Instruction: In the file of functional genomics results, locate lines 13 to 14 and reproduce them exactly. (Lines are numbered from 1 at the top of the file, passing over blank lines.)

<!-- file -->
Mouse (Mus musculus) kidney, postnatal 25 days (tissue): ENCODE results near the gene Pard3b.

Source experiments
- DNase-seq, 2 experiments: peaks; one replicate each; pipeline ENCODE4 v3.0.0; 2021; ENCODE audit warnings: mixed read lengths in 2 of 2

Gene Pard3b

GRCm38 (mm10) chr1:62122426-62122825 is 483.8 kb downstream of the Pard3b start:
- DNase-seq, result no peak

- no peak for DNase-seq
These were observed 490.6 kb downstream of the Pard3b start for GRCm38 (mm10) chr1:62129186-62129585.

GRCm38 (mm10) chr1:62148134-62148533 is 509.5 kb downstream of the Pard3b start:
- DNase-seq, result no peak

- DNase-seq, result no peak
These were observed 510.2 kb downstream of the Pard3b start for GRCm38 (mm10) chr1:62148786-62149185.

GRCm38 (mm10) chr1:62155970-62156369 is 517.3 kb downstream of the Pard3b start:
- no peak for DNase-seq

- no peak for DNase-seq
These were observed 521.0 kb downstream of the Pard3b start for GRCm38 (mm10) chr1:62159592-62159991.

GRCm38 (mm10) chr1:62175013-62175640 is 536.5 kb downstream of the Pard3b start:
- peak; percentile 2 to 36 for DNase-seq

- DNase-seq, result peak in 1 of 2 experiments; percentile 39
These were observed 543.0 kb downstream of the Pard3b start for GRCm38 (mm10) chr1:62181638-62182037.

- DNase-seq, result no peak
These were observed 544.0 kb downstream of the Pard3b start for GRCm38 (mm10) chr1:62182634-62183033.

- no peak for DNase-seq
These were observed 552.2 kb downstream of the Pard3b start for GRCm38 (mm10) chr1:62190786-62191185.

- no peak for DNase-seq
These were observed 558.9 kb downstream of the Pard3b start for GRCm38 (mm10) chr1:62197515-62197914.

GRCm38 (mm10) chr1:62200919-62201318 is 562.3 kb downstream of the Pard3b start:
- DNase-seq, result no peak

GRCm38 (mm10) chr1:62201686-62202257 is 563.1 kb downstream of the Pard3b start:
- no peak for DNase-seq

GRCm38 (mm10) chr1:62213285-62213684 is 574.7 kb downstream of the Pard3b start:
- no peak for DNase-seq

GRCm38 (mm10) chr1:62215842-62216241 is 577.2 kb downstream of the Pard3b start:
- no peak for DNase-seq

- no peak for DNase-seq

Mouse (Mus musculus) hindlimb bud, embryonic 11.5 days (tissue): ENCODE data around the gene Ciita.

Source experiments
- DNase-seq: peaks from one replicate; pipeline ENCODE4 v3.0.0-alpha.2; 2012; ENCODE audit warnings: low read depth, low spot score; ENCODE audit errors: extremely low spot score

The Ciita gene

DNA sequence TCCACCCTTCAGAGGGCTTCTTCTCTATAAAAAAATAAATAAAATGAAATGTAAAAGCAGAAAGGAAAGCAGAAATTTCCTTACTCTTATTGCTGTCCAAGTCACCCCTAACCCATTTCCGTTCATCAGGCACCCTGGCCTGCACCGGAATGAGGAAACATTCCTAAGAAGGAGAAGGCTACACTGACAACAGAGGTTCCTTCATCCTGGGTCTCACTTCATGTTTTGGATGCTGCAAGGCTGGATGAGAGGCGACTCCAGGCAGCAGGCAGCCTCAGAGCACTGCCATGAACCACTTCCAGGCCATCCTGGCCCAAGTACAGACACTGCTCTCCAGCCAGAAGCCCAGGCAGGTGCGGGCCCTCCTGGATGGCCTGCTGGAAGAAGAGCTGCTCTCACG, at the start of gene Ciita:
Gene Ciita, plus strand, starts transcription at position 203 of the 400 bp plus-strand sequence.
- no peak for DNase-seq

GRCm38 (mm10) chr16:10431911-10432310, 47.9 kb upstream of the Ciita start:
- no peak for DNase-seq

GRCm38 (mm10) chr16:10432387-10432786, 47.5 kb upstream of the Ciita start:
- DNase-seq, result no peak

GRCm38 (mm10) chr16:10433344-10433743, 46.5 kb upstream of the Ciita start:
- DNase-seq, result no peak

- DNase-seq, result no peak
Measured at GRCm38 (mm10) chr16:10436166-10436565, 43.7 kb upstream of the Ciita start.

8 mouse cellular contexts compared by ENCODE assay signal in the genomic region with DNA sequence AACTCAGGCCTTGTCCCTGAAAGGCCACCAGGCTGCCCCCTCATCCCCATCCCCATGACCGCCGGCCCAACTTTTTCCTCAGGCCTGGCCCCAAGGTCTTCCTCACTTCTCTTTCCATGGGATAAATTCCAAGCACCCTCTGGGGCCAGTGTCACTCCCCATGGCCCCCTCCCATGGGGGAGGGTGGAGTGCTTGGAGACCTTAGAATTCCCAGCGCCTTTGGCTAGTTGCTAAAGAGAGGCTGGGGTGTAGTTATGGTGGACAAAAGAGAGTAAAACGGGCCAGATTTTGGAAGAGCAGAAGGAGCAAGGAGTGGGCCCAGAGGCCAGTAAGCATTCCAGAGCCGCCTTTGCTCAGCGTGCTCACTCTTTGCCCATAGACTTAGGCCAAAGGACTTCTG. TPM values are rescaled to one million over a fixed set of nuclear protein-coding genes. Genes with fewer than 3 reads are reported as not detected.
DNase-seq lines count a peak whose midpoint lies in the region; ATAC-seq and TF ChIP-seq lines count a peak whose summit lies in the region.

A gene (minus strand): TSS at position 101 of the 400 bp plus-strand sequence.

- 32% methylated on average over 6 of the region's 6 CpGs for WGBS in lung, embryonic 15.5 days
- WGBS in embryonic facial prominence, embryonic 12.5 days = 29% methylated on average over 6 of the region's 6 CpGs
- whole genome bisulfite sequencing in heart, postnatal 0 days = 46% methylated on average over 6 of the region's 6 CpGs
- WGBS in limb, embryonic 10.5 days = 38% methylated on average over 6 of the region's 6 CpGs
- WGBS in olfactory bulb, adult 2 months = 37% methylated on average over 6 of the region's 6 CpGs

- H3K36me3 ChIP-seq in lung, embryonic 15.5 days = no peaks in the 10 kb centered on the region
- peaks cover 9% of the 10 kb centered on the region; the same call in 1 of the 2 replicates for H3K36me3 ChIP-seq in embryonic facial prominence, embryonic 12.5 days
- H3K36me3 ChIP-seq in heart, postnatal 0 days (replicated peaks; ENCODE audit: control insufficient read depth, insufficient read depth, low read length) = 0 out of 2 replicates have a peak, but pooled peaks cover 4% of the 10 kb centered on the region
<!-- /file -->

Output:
GRCm38 (mm10) chr1:62155970-62156369 is 517.3 kb downstream of the Pard3b start:
- no peak for DNase-seq